161

I open a file in Ubuntu nano editor from the comand line and I want to copy all the contents of the file so I can paste it in an another application outside the shell.

So far I can only copy using shift on the screen that is visible but not on all content.

8
  • Are you in a command line only environment? If not, why don't you open the file in something like gedit?
    – MBraedley
    Oct 6, 2010 at 10:50
  • 4
    I don't have gedit on that machine and I want to learn to do it in nano. Oct 6, 2010 at 14:09
  • 5
    Btw this is why I hate linux and the command-line: In theory a wonderful thing, but in reality extremely unuintutive, even the most simple and common things don't work like expected. Usability Super-Fail.
    – Sliq
    Sep 16, 2013 at 21:08
  • 3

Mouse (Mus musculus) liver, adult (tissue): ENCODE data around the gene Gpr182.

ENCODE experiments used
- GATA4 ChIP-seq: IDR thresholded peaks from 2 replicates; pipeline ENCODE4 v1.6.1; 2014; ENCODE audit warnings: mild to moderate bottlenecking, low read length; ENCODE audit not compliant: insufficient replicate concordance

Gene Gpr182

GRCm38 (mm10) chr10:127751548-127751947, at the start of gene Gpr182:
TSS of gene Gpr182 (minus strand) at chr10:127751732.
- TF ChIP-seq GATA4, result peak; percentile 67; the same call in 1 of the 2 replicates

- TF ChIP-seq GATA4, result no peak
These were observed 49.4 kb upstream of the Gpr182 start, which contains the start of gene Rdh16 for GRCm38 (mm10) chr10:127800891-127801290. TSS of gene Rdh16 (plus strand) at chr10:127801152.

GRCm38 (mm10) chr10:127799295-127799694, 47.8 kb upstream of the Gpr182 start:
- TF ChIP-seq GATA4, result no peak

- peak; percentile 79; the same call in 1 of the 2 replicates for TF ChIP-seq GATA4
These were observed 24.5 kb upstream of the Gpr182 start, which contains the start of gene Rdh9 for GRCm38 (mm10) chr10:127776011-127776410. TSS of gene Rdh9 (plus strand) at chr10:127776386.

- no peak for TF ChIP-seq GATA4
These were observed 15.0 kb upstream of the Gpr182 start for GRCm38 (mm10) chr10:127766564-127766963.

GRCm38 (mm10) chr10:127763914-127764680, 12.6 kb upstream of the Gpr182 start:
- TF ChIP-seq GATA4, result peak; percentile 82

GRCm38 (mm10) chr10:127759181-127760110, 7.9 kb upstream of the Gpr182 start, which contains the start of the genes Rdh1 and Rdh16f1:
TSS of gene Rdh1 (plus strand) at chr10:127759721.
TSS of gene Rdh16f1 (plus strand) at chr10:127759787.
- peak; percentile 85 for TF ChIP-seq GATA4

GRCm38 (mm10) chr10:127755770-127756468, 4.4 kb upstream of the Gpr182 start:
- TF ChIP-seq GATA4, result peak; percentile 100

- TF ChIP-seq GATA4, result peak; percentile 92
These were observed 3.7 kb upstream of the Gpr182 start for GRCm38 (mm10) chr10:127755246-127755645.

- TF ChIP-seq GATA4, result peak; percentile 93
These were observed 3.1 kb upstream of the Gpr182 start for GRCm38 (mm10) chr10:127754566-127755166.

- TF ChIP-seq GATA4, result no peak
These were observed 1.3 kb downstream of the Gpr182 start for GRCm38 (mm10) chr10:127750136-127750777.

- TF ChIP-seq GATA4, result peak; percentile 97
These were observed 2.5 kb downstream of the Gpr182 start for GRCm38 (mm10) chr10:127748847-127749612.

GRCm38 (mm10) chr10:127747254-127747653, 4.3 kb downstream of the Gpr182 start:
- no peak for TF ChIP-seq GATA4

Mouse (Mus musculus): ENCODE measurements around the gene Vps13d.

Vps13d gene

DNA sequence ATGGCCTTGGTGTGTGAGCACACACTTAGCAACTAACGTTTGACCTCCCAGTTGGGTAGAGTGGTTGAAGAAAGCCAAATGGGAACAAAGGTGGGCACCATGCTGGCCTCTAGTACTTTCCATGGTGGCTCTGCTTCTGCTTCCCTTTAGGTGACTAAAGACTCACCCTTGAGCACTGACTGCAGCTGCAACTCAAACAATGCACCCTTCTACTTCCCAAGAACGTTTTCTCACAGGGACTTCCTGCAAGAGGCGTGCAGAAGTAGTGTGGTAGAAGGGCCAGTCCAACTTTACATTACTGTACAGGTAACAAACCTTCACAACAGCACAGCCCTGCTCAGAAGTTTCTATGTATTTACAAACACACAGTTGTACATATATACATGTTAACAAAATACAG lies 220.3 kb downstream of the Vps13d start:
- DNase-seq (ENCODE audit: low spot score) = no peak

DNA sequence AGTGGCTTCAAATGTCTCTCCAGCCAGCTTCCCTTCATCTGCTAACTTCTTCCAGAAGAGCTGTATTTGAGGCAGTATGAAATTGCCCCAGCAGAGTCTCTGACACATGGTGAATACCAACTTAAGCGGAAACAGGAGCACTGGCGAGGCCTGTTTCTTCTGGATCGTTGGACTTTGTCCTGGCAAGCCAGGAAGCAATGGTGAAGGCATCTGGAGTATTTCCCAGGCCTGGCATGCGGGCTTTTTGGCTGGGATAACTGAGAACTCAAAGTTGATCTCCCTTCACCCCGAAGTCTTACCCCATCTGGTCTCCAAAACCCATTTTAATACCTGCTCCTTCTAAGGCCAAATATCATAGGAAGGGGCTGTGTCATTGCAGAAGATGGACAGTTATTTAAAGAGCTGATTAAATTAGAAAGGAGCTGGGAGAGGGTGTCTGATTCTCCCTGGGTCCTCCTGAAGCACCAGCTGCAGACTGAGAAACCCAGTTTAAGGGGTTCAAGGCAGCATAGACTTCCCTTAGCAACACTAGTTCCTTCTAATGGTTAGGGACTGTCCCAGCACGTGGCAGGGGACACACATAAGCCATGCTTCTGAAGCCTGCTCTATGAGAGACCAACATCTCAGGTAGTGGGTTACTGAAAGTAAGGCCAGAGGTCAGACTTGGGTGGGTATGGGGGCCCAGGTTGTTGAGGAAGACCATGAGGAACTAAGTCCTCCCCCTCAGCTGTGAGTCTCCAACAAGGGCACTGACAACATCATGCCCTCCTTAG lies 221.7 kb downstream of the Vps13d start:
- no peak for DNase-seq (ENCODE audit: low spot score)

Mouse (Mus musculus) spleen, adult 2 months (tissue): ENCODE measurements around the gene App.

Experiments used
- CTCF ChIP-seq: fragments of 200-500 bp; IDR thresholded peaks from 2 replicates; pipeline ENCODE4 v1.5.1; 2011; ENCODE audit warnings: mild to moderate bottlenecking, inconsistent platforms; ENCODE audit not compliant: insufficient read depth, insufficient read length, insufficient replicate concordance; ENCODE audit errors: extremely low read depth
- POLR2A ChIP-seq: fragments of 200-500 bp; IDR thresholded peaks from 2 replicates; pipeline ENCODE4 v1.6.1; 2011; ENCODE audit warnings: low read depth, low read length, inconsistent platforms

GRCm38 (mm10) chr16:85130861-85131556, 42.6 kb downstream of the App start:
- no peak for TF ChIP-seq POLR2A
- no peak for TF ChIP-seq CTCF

nano is not powerful. just to edit some config files it is pretty ok, but as an code editor it sucks! Jan 17, 2014 at 16:32
  • 1
    Question is too vague and the answers are all over the map as a result, leading to confusion. Typically you use nano on a remote server, not your desktop computer. This sounds more like a question about your terminal emulator, which is how you access nano. I really think the question should be changed or flagged for removal.
    – PJ Brunet
    Dec 14, 2016 at 19:13

13 Answers 13

25

You can't use the buffer of nano to use it elsewhere, you need to use the buffer of X or Gnome.

xclip is the solution.

A command line interface to the X11 clipboard. It can also be used for copying files, as an alternative to sftp/scp, avoiding password prompts when X11 forwarding has already been setup.

0
118

There is a possible way:

  • Cursor at the beginning of a file

  • Ctrl6 to set a mark

  • AltShiftT (or try AltT) to cut to the end of the file

  • If AltT doesn't work, try CtrlK

  • to just copy the file content do CtrlU to uncut the text again
4
  • 1
    nice trick, but I wanted a copy not a cut. Jan 18, 2011 at 19:41